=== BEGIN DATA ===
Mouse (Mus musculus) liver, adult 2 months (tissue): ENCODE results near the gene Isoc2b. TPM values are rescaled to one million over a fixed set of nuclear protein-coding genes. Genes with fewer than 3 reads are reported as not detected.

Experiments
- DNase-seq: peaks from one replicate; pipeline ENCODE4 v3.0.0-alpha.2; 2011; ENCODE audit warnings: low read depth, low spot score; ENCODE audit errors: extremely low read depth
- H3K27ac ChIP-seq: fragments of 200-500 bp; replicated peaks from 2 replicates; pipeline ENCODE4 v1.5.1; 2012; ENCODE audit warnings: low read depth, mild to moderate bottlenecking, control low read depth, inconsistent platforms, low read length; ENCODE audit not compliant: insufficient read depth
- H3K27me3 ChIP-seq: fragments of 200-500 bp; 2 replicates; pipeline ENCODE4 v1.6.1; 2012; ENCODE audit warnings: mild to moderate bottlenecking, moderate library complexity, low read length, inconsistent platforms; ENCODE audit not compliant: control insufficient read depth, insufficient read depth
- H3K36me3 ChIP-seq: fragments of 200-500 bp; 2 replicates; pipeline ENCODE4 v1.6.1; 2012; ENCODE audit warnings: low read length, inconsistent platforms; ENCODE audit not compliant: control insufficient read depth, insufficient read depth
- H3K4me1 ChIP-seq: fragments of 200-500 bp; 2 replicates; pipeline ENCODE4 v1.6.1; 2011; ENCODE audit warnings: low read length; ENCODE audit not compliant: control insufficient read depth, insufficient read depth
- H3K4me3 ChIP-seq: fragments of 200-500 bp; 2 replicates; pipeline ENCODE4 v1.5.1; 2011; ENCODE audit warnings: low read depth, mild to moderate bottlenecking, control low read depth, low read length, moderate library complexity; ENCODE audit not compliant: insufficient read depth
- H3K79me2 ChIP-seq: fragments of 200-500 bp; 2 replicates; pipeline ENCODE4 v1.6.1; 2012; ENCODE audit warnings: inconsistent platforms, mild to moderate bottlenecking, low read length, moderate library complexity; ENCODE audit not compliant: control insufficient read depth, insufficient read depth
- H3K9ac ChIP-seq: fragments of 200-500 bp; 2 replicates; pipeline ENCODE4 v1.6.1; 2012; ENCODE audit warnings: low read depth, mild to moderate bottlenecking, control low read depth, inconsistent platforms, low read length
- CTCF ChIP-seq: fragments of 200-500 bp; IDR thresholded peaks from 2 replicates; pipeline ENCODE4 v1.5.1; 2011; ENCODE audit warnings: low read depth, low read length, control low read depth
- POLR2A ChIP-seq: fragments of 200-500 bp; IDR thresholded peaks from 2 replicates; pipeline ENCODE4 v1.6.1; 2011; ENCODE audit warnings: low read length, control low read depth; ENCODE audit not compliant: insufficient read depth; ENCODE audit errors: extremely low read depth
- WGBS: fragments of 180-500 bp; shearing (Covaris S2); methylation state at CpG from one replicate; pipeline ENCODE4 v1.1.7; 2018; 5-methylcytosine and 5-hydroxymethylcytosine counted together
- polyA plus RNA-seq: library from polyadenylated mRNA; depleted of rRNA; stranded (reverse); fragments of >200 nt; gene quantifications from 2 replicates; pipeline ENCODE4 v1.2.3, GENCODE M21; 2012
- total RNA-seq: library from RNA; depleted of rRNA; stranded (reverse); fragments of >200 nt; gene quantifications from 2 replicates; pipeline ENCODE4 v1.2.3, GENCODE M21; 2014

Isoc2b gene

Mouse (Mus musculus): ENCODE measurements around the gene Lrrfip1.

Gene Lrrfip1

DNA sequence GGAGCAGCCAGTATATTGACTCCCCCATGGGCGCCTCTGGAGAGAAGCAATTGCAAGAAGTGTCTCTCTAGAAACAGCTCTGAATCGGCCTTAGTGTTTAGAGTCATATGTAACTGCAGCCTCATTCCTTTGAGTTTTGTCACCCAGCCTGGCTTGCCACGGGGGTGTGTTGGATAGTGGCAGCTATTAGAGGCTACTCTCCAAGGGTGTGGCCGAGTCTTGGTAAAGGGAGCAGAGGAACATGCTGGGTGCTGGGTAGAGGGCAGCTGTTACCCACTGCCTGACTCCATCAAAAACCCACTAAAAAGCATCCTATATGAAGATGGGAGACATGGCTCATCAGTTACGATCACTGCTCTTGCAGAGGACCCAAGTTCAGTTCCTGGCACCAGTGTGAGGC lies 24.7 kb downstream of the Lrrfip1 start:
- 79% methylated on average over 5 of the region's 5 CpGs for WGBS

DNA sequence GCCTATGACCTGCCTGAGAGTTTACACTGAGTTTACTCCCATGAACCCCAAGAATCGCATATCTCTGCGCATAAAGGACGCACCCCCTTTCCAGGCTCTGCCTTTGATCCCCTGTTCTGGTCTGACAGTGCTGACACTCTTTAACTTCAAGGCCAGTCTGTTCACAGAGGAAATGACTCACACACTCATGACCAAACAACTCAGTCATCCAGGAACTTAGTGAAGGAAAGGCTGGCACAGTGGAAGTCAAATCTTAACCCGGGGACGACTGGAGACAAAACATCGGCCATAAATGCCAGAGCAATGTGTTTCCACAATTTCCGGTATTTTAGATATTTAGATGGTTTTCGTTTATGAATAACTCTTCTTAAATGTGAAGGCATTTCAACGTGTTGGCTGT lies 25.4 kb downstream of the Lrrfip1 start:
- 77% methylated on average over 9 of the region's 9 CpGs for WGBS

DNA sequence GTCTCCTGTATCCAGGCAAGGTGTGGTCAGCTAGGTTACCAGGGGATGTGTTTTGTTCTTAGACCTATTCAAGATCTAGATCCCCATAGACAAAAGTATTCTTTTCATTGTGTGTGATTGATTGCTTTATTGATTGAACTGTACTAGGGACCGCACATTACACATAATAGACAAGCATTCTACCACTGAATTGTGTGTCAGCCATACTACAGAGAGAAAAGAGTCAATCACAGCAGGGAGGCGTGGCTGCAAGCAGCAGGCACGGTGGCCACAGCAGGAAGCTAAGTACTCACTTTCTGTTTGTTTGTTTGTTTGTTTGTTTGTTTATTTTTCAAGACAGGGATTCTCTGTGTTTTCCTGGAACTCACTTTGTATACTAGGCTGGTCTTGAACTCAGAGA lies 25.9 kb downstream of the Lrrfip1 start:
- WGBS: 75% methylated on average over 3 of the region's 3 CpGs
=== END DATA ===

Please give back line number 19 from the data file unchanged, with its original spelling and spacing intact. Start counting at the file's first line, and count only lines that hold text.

DNA sequence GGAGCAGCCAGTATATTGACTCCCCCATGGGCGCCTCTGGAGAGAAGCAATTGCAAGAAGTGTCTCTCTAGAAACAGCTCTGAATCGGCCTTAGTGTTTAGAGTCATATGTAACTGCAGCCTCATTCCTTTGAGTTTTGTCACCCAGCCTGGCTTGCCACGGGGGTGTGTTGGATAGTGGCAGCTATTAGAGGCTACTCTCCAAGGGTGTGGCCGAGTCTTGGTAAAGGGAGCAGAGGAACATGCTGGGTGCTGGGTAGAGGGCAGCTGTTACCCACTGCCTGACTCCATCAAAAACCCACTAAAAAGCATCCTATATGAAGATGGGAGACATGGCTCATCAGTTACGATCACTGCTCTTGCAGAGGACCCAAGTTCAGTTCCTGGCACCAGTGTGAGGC lies 24.7 kb downstream of the Lrrfip1 start: